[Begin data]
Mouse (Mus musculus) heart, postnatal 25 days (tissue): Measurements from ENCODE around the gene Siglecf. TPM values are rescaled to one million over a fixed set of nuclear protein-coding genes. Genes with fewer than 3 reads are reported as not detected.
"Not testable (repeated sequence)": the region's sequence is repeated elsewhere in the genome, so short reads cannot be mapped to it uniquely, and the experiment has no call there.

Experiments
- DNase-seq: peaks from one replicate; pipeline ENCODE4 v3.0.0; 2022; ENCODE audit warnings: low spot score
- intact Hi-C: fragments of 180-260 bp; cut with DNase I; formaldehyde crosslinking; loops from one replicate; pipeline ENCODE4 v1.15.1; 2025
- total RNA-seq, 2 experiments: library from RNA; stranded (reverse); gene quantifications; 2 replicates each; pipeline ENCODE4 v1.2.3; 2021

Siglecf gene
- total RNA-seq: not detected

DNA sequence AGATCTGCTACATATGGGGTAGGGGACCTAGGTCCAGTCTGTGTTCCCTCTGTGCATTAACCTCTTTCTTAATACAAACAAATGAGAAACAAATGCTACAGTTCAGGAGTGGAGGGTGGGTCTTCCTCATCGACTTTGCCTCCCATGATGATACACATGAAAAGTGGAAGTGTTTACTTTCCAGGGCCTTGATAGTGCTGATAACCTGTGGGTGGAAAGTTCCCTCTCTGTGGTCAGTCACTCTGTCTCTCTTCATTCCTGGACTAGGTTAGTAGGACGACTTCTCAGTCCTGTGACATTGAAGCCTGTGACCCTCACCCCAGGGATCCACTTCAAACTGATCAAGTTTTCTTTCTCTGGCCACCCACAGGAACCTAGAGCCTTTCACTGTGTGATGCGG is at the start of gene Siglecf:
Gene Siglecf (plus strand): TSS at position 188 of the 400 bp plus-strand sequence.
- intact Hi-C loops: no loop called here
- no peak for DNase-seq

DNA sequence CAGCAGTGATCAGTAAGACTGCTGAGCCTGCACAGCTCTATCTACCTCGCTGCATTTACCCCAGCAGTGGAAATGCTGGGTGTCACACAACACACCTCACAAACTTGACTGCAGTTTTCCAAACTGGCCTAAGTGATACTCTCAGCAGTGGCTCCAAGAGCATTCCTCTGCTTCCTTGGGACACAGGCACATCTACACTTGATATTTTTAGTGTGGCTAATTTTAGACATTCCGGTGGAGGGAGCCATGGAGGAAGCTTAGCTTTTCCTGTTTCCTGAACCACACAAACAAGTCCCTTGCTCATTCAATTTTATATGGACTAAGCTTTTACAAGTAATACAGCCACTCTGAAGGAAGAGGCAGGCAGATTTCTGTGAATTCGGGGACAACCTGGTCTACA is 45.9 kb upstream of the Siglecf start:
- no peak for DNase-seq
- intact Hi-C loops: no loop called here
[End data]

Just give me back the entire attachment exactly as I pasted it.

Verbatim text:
Mouse (Mus musculus) heart, postnatal 25 days (tissue): Measurements from ENCODE around the gene Siglecf. TPM values are rescaled to one million over a fixed set of nuclear protein-coding genes. Genes with fewer than 3 reads are reported as not detected.
"Not testable (repeated sequence)": the region's sequence is repeated elsewhere in the genome, so short reads cannot be mapped to it uniquely, and the experiment has no call there.

Experiments
- DNase-seq: peaks from one replicate; pipeline ENCODE4 v3.0.0; 2022; ENCODE audit warnings: low spot score
- intact Hi-C: fragments of 180-260 bp; cut with DNase I; formaldehyde crosslinking; loops from one replicate; pipeline ENCODE4 v1.15.1; 2025
- total RNA-seq, 2 experiments: library from RNA; stranded (reverse); gene quantifications; 2 replicates each; pipeline ENCODE4 v1.2.3; 2021

Siglecf gene
- total RNA-seq: not detected

DNA sequence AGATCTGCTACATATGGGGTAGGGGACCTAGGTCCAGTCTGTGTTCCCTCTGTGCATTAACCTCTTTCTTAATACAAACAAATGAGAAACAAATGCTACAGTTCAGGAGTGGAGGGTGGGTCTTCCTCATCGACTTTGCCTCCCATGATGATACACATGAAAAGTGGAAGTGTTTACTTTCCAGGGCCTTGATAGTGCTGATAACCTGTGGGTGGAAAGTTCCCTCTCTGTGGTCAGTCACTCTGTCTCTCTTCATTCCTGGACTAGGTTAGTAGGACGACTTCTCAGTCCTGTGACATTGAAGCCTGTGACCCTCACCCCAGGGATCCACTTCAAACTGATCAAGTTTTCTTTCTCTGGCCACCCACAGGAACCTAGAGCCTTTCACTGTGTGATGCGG is at the start of gene Siglecf:
Gene Siglecf (plus strand): TSS at position 188 of the 400 bp plus-strand sequence.
- intact Hi-C loops: no loop called here
- no peak for DNase-seq

DNA sequence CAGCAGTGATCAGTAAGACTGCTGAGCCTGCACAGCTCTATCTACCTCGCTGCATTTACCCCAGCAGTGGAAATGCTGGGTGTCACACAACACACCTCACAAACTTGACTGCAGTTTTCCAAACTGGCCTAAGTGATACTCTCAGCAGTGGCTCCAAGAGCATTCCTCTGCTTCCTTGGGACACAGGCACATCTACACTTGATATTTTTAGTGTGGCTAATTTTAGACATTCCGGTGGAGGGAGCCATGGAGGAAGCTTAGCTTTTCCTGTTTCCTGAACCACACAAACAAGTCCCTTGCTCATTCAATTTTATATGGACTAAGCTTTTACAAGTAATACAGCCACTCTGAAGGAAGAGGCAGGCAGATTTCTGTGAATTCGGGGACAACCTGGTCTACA is 45.9 kb upstream of the Siglecf start:
- no peak for DNase-seq
- intact Hi-C loops: no loop called here